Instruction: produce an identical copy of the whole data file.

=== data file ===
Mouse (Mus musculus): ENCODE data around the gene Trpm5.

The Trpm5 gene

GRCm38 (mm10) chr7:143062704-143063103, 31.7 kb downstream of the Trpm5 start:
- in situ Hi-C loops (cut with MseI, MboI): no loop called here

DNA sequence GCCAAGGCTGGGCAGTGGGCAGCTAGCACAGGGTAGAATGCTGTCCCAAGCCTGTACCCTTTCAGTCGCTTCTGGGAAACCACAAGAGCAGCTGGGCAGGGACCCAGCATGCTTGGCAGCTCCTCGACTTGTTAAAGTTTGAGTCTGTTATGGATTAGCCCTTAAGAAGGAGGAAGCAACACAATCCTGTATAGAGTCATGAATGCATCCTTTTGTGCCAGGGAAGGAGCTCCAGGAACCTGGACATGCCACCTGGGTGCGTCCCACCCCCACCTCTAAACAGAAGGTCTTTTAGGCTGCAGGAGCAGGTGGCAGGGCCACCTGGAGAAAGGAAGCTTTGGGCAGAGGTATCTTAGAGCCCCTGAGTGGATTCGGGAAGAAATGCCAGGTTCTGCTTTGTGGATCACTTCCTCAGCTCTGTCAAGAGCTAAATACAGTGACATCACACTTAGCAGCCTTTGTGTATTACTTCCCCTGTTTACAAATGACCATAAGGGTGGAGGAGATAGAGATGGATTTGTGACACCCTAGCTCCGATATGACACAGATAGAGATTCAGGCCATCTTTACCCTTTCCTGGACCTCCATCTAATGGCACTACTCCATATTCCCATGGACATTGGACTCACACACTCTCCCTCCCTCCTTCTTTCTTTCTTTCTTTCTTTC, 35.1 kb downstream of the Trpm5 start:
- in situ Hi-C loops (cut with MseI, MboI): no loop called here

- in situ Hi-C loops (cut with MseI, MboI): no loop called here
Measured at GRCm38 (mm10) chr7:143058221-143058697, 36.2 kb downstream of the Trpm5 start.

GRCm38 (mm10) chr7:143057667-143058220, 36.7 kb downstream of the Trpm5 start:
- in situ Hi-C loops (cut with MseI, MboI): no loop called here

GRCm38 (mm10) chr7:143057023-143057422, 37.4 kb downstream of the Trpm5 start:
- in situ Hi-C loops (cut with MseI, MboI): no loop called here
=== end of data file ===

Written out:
Mouse (Mus musculus): ENCODE data around the gene Trpm5.

The Trpm5 gene

GRCm38 (mm10) chr7:143062704-143063103, 31.7 kb downstream of the Trpm5 start:
- in situ Hi-C loops (cut with MseI, MboI): no loop called here

DNA sequence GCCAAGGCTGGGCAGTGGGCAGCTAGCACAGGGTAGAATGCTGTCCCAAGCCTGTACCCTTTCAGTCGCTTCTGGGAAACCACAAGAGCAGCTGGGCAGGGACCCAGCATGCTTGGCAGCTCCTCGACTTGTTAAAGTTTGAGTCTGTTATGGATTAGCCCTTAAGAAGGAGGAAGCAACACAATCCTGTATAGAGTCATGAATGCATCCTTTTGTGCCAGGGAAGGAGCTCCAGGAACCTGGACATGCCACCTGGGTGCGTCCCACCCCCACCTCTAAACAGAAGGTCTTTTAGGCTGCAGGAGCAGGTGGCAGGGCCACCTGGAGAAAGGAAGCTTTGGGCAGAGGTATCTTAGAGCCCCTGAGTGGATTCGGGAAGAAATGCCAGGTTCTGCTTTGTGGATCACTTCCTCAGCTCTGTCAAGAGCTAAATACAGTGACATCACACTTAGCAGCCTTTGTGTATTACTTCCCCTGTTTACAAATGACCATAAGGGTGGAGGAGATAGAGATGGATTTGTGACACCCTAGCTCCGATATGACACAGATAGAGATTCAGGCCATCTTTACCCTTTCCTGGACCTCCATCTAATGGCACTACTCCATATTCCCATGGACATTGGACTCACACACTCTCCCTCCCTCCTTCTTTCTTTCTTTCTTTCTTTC, 35.1 kb downstream of the Trpm5 start:
- in situ Hi-C loops (cut with MseI, MboI): no loop called here

- in situ Hi-C loops (cut with MseI, MboI): no loop called here
Measured at GRCm38 (mm10) chr7:143058221-143058697, 36.2 kb downstream of the Trpm5 start.

GRCm38 (mm10) chr7:143057667-143058220, 36.7 kb downstream of the Trpm5 start:
- in situ Hi-C loops (cut with MseI, MboI): no loop called here

GRCm38 (mm10) chr7:143057023-143057422, 37.4 kb downstream of the Trpm5 start:
- in situ Hi-C loops (cut with MseI, MboI): no loop called here